SAMS is a non-governmental professional and humanitarian organization consists of Syrian American medical professionals of various specialties which was formed 14 years ago and have been providing volunteering work all over the world and since the Syrian crisis erupted almost exclusively focusing on Syrian civilians trapped in the raging war violence. WWW.SAMS-US.net explains about its activities which includes and is not limited to supporting and building hospitals to serve the civilian population all over Syria, building mobile medical and dental clinics both inside and outside Syria to support the refugees and trapped civilians, dispatching medical professional inside Syria and in the camps to support the remaining existing health providers, conducting training courses for the purpose of improving the skills of the remaining doctors and nursing staff, delivering medical equipment and ambulances to the deprived areas among many other things.
MH: It is extremely difficult for most Muslim Americans and the world to see the ongoing atrocities occurring against the Syrian people. What are some practical ways people can help contribute to helping ease the suffering of the Syrian people?
Please support SAMS as all the donations are channeled very promptly and by its entirety to the beneficiaries without any administrative expenses as these expenses are being taking care by SAMS members.
MH: As someone who is on the ground and has seen the trauma first-hand, what are the current updates in Syria?
Worse every day as we speak as the International aids have been dwindling and sometimes non-existent in vast areas of Syria. Unless there is a massive move by all humanitarian and aids organizations millions upon millions of civilians are left to face even worse than war and trauma, which is starvation and disseminated disease.
MH: There has been an ongoing debate on intervention and no intervention internationally. What do you feel is the best course of action based on your experience and speaking to Syrian patients who you’ve spoken to?
The main intervention the Syrian are lacking is massive medical and humanitarian aids to alleviate their suffering supported by a true international pressure on all sides to force them to stop the violence and allow the civilians to catch their breaths and dress their open wounds.
MH: How can individuals looking to support or get involved with the Syrian American Medical Society and/or other Syrian relief organization?
Any individual can donate directly to SAMS on its website or by writing a check to SAMS foundation naming Save Syrian life campaign. They can name the specific program they are interested to support among the 9 program or just leave it generic.
The mission of MakeSpace is to serve as an inclusive, responsive and transparently-managed hub for the Washington Metropolitan area Muslim community, with a strong focus on youth and professionals, to grow spiritually, intellectually and professionally and to develop an American Muslim identity rooted in the values of balance and compassion through educational programs, civic engagement initiatives, community service projects and recreational activities with the aim of making the timeless message of Islam relevant to the lives of all community members.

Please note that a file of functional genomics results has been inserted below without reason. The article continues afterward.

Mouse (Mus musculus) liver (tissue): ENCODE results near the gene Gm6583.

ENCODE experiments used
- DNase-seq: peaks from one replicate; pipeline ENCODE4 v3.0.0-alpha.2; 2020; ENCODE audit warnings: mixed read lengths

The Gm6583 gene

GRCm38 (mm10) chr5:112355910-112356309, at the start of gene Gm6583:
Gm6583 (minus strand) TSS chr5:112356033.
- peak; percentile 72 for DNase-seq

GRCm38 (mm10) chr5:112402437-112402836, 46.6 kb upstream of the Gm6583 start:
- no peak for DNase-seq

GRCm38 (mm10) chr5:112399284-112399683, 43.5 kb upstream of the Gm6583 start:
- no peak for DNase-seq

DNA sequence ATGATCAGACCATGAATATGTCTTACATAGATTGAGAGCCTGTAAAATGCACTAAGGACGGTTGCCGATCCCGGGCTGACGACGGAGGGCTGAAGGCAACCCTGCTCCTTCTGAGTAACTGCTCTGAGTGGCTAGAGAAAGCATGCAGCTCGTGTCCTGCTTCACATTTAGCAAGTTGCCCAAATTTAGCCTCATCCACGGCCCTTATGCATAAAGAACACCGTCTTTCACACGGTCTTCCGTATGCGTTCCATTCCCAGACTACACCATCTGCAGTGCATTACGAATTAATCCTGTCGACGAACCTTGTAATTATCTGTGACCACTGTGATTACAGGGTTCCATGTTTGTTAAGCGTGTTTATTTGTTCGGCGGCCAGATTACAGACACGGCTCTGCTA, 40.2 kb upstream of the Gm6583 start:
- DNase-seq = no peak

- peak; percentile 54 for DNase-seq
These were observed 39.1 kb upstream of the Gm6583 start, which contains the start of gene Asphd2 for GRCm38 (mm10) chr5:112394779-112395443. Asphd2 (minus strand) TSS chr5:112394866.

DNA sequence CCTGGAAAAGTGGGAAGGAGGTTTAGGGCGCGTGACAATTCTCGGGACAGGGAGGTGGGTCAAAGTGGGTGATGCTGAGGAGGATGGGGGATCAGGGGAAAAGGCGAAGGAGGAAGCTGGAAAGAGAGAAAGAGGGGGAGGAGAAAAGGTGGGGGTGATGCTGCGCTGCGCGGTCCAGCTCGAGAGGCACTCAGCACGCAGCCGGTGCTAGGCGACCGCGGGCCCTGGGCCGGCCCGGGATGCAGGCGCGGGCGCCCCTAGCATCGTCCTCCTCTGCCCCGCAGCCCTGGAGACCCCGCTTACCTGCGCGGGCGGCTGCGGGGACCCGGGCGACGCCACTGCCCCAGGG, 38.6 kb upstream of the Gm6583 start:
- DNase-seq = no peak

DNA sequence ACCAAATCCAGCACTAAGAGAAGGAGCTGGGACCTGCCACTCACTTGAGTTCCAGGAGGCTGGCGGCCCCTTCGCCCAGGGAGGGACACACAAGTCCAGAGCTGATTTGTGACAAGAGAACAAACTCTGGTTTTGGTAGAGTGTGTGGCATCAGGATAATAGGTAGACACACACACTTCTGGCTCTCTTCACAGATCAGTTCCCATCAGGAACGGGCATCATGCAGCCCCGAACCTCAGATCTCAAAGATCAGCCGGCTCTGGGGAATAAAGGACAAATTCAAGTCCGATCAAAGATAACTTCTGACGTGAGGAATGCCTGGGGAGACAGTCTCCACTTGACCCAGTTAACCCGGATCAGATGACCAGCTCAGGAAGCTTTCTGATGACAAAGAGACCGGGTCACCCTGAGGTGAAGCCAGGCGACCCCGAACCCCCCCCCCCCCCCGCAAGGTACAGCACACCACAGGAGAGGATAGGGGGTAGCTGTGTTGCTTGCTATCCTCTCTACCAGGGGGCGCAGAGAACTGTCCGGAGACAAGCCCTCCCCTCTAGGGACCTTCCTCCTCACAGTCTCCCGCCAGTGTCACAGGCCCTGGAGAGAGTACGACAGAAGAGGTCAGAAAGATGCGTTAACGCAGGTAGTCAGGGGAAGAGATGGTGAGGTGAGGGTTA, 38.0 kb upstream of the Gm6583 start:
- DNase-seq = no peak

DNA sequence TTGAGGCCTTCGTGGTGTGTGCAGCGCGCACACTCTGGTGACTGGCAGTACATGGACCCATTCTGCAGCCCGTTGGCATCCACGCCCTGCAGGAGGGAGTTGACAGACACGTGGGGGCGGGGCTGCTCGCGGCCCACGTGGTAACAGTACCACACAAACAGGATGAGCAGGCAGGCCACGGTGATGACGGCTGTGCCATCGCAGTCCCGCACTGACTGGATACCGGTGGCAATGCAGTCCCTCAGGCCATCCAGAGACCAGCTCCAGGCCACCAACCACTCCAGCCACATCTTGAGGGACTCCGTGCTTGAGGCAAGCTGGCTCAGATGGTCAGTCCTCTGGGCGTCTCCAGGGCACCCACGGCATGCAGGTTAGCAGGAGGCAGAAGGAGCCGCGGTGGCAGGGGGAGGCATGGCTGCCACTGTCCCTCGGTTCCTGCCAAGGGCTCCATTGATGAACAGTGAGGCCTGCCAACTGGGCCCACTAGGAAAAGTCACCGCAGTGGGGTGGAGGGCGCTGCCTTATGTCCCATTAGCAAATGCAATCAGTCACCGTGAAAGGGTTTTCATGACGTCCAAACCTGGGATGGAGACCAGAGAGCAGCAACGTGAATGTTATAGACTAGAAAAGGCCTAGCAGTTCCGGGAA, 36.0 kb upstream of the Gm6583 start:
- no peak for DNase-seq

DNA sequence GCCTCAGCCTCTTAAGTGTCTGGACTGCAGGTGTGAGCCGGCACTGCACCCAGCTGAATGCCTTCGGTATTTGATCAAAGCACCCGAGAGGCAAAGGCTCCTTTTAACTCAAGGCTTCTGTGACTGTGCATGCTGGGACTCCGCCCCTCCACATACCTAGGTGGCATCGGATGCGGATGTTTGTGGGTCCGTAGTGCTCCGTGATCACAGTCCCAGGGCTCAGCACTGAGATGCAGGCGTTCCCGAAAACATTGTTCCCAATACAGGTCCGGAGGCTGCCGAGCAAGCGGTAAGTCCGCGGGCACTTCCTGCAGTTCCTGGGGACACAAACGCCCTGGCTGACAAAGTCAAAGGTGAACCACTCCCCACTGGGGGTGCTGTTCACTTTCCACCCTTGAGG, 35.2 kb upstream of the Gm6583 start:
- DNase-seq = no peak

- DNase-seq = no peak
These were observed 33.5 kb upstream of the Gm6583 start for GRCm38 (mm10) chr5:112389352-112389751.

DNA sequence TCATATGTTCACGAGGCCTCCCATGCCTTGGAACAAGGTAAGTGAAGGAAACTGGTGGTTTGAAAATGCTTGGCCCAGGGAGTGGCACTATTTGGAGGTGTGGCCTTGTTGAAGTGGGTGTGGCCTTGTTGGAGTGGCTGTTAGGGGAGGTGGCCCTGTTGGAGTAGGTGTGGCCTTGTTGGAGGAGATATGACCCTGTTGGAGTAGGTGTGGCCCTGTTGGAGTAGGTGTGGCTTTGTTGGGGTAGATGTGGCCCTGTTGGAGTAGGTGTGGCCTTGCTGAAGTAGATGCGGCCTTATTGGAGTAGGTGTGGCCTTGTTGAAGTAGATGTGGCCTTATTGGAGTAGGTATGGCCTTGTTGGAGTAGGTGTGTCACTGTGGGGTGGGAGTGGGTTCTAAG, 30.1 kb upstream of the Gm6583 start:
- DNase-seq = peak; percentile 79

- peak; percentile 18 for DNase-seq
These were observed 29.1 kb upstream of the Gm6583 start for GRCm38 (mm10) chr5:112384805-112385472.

Imam Amin has a Master of Social Work Degree and Licensed Graduate Social Worker, Pursuing Masters Degree in Islamic Studies at American Open University, studied Islamic studies nationally and in Egypt. He is a faculty member at Sojourner-Douglass College in Baltimore City and an administrator with the Maryland’s Department of Human Resources’ Office of Licensing and Monitoring. Imam Amin has received several Mayor’s Citations for fighting crime, grime and drug dealing in Baltimore City. Furthermore, he has received a Proclamation from the Mayor of Baltimore City which “Proclaimed March 4, 2004 Imam Hassan A. Amin Day” in Baltimore City.
He has been inducted into the Martial Arts Hall of Fame, in 2004. He is presently the Imam at Johns Hopkins University in Baltimore, Maryland and Islamic Chaplain at Johns Hopkins Hospital in Baltimore, Maryland. He was the Islamic liaison to former Mayor O’Malley’s administration of Baltimore City.
Imam Amin was the radio host for Baltimore’s first Islamic radio program. He was the first Muslim to present Islam on a local television’s sunrise morning program. Imam Amin was the principal, for over five years, at the Islamic Community School of Baltimore City. He presently is the volunteer Social Worker for at least twenty-two years at the Islamic Community School of Baltimore City.
He is the Executive Director and Founder of the Muslim Social Services Agency, Inc. of Maryland and the Director of Social Services of Muslimat Al-Nisaa’s Muslim women and children homeless shelter. He is a board member of the Muslimat Al-Nisaa, homeless shelter for women and children and he is on the board of MercyUSA. Whose work is alleviating human suffering and providing community needs worldwide. Imam Amin is a trainer and Muslim Liaison Leader for Johns Hopkins Hospital’s Emergency Management for Muslim call out workers.
He has also trained Doctors, Nurses and students at Johns Hopkins Hospital, about the Islamic faith and caring for Muslim patients. Imam Amin has given workshops and seminars on Domestic Violence, homelessness and the Islamic faith. Imam Amin is a former paratrooper with the U.S. Army’s 82nd Airborne Division.
Emine Erdoğan, the Turkish prime minister Tayyip Erdogan’s wife, on Friday visited Rohingya Muslims staying in the Banduba refugee camp in the Myanmar coastal state of Rakhine and delivered aid to the Rohingya Muslim refugees.
Emine Erdoğan embracing a Rohingya Muslim woman during her visit.